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Polymeter within a single time signature? Why am I feeling that?

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So, I am composing a nocturne for a piano sextet, but just so that you can hear what I mean by polymeter within a single time signature, I will use solo piano for my examples here. In my nocturne, I have it at quite a slow tempo, that I would describe as being Largo. But, what I am hearing is polymeter within a single time signature and I don't know if this slow tempo has anything to do with it or if it is just the way things are notated making me feel this. I might as well start with what is going on in the bass. In the bass, I have this subdominant emphasis going on and a lot of plagal motion, only really reaching the dominant at the end of the phrase. And this is what I feel metrically:

Quote

1 2 3 &, 1 2 3 &, 1 2 3 &

The third beat feels twice as long as both the first and second beats. The way the bass slowly builds also emphasizes this triple meter feel. Here is the bass by itself:

1306550990_BassProgressionNocturne-1.thumb.png.6e527a81221de16e0cab14d58792a5ab.png

The half notes feel like longer beats in the bass. Now, with the melody alone, I feel a quadruple meter, still slow obviously, but it feels like the melody is in quadruple meter, like this:

Quote

1 2 3 4, 1 2 3 4, 1 2 3 4

All the beats feel equal in length and it feels like there are 4 beats. Here is the melody by itself:

1668436828_MelodyNocturne-1.thumb.png.0297825088720887bdfc844e347056c4.png

Clearly a melody in 4/4 time as you can see. Now this is what happens when I combine the melody and bass:

1770892329_MelodyandBass-1.thumb.png.39729ff2fbb8be487d0f422632381290.png

Combining the bass, which feels like triple meter and the melody, which feels like quadruple meter, gives me something that feels like a polymeter. On the one hand, those quarter note non-chord tones can be viewed as being on the fourth beat. But on the other hand, they can also be viewed as being on the second half of the third beat. I have MP3 files of everything I have mentioned so that you can hear what I mean by the bass feeling like an unsteady triple meter and the melody and bass combined feeling like a polymeter. But why do I feel this polymeter of a triple meter bass and a quadruple meter melody when everything is in a 4/4 time signature? Does it have to do with the slow tempo? Or does it just have to do with how I have notated it?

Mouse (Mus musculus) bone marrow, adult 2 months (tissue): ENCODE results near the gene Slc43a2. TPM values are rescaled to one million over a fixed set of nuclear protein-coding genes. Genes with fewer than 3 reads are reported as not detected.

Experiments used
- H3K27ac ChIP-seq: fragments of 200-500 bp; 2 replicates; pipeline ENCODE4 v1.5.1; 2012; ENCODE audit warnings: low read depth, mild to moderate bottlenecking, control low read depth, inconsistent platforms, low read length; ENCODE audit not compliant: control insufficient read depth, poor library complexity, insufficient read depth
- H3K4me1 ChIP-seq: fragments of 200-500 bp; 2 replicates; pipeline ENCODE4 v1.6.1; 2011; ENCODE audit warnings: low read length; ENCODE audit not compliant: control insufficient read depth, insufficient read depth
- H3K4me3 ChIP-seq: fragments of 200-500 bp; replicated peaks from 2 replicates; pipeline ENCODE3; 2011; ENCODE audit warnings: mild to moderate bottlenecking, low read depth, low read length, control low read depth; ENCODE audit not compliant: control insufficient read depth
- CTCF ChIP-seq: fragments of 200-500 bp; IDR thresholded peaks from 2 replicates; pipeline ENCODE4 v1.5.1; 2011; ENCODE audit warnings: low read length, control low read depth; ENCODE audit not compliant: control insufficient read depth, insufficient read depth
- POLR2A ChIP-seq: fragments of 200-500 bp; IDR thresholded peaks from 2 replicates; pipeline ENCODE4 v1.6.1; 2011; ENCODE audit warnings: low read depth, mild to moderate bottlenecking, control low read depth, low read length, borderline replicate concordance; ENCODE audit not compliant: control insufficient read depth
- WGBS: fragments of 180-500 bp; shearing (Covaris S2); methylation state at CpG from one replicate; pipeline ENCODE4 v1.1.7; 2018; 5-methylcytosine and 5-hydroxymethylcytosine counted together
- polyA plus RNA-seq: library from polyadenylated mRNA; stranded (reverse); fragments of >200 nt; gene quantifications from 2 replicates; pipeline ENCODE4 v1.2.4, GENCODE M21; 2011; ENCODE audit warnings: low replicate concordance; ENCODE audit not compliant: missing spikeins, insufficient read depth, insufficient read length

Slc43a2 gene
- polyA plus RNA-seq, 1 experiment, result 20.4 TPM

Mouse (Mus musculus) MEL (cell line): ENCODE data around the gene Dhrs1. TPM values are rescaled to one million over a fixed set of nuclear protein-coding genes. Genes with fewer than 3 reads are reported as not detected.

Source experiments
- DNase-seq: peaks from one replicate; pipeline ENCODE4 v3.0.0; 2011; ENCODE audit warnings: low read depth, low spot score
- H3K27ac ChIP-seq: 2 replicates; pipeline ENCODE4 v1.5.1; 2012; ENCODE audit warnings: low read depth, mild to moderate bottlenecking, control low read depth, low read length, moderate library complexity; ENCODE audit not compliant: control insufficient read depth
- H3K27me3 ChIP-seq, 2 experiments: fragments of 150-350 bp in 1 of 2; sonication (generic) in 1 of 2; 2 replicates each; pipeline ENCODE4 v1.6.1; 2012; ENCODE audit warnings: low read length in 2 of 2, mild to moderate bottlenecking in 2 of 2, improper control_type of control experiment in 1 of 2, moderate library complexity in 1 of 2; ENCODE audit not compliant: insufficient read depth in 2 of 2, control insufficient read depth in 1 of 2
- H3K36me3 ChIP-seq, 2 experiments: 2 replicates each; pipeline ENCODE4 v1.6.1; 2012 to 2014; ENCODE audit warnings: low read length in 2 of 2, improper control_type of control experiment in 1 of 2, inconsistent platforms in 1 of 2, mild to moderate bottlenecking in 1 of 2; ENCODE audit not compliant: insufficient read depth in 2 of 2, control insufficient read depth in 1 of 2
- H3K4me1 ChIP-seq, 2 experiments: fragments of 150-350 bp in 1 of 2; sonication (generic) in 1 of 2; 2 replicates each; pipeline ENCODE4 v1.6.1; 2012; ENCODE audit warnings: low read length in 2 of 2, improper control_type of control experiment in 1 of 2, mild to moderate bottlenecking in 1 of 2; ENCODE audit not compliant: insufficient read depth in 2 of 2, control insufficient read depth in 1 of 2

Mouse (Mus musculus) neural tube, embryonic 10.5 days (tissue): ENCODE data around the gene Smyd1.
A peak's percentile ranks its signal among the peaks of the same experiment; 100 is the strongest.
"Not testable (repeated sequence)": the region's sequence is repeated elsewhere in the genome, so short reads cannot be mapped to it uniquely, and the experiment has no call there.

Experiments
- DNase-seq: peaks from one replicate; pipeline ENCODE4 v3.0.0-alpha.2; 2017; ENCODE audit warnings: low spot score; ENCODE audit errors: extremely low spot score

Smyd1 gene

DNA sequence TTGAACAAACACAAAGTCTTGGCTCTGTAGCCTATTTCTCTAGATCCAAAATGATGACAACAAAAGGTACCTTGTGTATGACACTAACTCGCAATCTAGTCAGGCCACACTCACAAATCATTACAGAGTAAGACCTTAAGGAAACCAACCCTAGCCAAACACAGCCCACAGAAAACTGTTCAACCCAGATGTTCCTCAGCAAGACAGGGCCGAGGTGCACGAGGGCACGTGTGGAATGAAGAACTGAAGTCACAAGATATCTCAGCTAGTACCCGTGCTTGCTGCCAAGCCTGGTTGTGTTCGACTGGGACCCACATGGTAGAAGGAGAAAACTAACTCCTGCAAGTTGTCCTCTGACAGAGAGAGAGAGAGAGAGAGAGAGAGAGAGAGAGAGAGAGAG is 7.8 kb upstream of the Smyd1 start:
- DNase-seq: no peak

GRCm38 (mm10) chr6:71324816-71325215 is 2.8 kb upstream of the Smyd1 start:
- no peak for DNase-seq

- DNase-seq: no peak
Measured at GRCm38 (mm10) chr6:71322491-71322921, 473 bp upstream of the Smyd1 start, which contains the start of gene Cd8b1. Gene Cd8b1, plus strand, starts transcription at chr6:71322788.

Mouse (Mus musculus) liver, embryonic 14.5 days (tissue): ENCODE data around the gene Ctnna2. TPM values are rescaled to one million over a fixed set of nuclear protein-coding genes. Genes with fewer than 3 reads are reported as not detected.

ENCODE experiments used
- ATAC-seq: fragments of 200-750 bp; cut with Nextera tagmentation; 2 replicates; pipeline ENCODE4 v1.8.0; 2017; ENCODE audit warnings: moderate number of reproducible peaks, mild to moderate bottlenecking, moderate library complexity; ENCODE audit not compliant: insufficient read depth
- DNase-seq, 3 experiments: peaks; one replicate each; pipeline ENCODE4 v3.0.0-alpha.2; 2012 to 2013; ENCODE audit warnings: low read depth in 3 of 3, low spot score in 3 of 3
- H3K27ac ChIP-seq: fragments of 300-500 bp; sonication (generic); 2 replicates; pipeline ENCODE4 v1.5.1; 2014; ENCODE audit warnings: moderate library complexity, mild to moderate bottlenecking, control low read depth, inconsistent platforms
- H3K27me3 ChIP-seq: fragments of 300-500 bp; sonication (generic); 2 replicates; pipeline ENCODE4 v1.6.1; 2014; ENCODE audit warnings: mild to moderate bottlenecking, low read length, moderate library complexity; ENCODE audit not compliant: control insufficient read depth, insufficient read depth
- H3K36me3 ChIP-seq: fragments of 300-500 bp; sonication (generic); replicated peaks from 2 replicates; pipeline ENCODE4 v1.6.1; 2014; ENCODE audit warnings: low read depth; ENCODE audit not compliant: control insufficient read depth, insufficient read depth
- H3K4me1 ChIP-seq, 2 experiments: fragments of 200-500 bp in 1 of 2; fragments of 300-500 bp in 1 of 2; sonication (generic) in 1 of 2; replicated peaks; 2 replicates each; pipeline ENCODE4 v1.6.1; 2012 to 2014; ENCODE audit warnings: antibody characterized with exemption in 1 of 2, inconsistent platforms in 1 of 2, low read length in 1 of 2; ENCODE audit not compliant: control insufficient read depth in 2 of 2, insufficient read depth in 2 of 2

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I'm not seeing your premise that the bass feels like triple meter. If the meter is isochronous (for simplicity's sake, the pulse is steady), then the "&" you mention should just feel like an absent beat 4. My guess is that it's the tempo for you. 

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I can hear what you're talking about - though I can hear it both ways (as polymeter and not).

Does it bug you? If so, sometimes taking some time away from the piece gives me clarity about what to fix. If not, why worry? ­čÖé

Gustav

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2 minutes ago, Gustav Johnson said:

I can hear what you're talking about - though I can hear it both ways (as polymeter and not).

Does it bug you? If so, sometimes taking some time away from the piece gives me clarity about what to fix. If not, why worry? ­čÖé

Gustav

 

It doesn't bug me that I have this polymeter within a single time signature. I was just wondering why I am hearing such a polymeter in a single time signature, since most instances of polymeter also have more than 1 time signature at once.

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Doesn't feel like polymeter for me, because the bass and the melody together play all the 4 beats of a 4/4. Just the 3rd beat accent is syncopated in almost all the melody, but it plays in the bass so, there is not any problem.

but also, those rythms aren't common in a 4/4, so maybe it should be written as a 8/8. The melody would be a 6+2 most of the time and the bass a 2+2+4 which would be a irregular time signature which isn't ternary and isnt binary.

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8 hours ago, caters said:

It doesn't bug me that I have this polymeter within a single time signature. I was just wondering why I am hearing such a polymeter in a single time signature, since most instances of polymeter also have more than 1 time signature at once.

The fact that there is an actual polymeter doesn't depende on the time signature/s you write. Time signatures help to read and interpret (and are logical) but are not necessary to write and interpret polymeter.

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Just now, Luis Hernández said:

The fact that there is an actual polymeter doesn't depende on the time signature/s you write. Time signatures help to read and interpret (and are logical) but are not necessary to write and interpret polymeter.

 

actually you are right, you can write polymeter using irregular time signatures like, 5/8, 5/4. 7/8, 8/8, 9/8, 11/16, and even some compound time signatures like 3+3+2/8 which is very common in a lot of dances.

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